This year, Dovecot Studios is celebrating the works of Scottish women artists across 250 years. The exhibition highlights key women artists who have challenged and shaped the Scottish art scene and changed society's view over the centuries of what women should and could do.
As the first woman to be elected to both the Royal Scottish Academy and the Royal Academy in London, Dame Elizabeth Blackadder (1931-2021) was a trailblazer in the British art world. This incredible achievement paved the way for other women artists to gain recognition and credibility in these esteemed institutions. She was also made a dame in 2003 and appointed Her Majesty's painter and limner in Scotland in 2001.
Blackadder was a highly esteemed Scottish artist known for her skills in various mediums, particularly watercolours, paintings and drawings. She was well known for her delicate botanical paintings of flowers, landscapes and still-life subjects, demonstrating her mastery of colour, form and composition. In 1962 Blackadder began teaching at Edinburgh College of Art, where she had previously studied, until her retirement in 1986.
Blackadder travelled widely across Europe, and objects featured in her paintings are often those she collected during her many travels in Europe and the East, particularly in Japan.
Weaving of Red Still Life - Dragon Fruit and Oysters (2023)
Working with Dovecot Studios
Dovecot Studios (then Edinburgh Tapestry Company) began working with Elizabeth Blackadder in 1966 by creating a tapestry of her work titled Still Life (Tulips), shortly after the studio hired its first woman weaver. Dovecot has since completed 5 rugs and 31 handwoven tapestries in collaboration with Blackadder, spanning over five centuries, building and creating a strong relationship. The relationship was both productive and successful due to Blackadder's level of freedom she offered the Dovecot weavers when interpreting her designs. She trusted the weavers enough to remain open to small edits and adjustments when producing the tapestries.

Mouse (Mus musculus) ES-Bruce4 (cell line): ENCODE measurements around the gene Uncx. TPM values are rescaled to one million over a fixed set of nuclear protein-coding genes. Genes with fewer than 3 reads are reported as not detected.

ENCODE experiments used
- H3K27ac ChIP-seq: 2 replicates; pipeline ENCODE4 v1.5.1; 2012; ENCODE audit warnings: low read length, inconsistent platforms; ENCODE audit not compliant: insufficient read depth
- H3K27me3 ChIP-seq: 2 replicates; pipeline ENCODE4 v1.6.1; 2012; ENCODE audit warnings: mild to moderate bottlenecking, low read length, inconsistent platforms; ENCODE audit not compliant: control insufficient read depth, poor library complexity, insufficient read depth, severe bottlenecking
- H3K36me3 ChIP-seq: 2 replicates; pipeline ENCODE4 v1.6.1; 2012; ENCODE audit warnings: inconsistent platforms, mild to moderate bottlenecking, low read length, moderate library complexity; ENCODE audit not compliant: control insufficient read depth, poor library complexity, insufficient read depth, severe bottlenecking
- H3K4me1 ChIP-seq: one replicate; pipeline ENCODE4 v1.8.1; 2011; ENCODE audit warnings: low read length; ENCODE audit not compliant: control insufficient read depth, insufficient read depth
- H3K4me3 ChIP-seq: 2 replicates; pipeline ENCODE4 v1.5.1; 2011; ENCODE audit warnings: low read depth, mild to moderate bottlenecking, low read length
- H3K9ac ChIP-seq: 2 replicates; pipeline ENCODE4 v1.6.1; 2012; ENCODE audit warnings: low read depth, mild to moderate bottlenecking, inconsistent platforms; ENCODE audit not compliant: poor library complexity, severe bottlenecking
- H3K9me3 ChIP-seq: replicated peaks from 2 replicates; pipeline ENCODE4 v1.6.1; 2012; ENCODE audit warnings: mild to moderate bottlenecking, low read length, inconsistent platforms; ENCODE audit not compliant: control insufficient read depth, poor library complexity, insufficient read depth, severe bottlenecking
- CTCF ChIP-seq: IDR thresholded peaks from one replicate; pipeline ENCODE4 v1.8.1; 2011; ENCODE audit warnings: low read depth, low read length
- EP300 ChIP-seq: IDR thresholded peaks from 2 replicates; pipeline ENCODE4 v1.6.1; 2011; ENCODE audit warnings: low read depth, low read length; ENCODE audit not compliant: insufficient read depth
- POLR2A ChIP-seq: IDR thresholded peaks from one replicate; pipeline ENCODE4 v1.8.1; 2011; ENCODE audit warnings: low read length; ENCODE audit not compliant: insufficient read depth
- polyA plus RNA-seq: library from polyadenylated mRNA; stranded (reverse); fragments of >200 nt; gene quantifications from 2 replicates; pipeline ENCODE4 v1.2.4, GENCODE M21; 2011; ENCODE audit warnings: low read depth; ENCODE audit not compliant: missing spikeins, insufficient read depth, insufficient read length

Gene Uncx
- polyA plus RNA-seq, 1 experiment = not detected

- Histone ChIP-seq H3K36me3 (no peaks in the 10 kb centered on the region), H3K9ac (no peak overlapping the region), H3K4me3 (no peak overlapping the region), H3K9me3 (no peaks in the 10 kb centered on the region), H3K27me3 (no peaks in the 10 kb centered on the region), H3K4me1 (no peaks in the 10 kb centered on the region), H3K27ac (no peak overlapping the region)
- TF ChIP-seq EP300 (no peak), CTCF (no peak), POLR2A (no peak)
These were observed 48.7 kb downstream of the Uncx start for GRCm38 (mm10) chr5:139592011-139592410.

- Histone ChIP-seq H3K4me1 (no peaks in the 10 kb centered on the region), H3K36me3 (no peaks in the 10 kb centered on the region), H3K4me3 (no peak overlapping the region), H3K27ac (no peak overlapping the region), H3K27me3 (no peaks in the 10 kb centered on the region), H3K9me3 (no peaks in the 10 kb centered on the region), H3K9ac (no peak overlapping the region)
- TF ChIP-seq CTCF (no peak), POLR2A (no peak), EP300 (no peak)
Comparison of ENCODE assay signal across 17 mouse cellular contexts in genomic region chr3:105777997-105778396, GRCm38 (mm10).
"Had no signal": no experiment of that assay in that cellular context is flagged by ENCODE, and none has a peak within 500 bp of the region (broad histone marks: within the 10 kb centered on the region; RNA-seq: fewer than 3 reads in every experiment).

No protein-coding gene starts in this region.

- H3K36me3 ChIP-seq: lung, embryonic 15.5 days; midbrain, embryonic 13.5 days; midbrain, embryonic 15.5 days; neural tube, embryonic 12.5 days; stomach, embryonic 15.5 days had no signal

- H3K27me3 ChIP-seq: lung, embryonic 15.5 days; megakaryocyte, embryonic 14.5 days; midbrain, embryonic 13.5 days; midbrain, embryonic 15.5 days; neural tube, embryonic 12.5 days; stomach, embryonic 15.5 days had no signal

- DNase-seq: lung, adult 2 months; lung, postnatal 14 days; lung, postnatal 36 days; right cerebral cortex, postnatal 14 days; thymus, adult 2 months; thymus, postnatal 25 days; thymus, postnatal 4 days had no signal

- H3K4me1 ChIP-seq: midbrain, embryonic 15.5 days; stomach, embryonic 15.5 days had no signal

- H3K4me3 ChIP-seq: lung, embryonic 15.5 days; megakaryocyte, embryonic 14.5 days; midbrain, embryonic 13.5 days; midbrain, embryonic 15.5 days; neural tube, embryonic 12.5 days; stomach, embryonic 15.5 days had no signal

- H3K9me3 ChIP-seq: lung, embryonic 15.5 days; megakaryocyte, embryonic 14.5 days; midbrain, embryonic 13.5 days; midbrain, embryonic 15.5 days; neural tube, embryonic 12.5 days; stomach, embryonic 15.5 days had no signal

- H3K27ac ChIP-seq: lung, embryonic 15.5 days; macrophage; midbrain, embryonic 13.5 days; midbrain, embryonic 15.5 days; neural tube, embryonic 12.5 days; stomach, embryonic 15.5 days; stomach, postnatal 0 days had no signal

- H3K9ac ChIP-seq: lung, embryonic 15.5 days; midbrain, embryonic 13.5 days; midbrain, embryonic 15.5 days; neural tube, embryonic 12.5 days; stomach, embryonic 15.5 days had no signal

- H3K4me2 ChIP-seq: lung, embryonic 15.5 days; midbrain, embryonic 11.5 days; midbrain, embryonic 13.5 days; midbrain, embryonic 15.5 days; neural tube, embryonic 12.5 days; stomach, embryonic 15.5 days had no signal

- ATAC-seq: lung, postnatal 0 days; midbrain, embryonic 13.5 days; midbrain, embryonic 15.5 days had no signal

Blackadder's vivid use of colour and space between objects allowed the Dovecot weavers to explore different weaving techniques and skills to interpret the flattened perspectives, large fields of colour and delicate brushwork.
Examples of works created by Dovecot in collaboration with Blackadders include Eastern Still Life (1980), Cats at Play (1995) and more recently, Flowers and Black Cat (2023) and Red Still Life – Dragon Fruit and Oysters (2023).
Flowers and Black Cat (2023) - Elizabeth Blackadder, Dovecot Studios
There are three Blackadder works featured in Scottish Women Artists, Irises (1987) - a large handwoven tapestry based on one of her watercolours – Still Life with Japanese Kite (1980) – a watercolour of arranged souvenirs collected on her many travels – and Flowers on a Red Table (1969) – an oil painting that plays with perspective.
The Scottish Women Artists: 250 Years of Challenging Perception exhibition is open until 6th January 2024, 10am – 5pm. Book your tickets!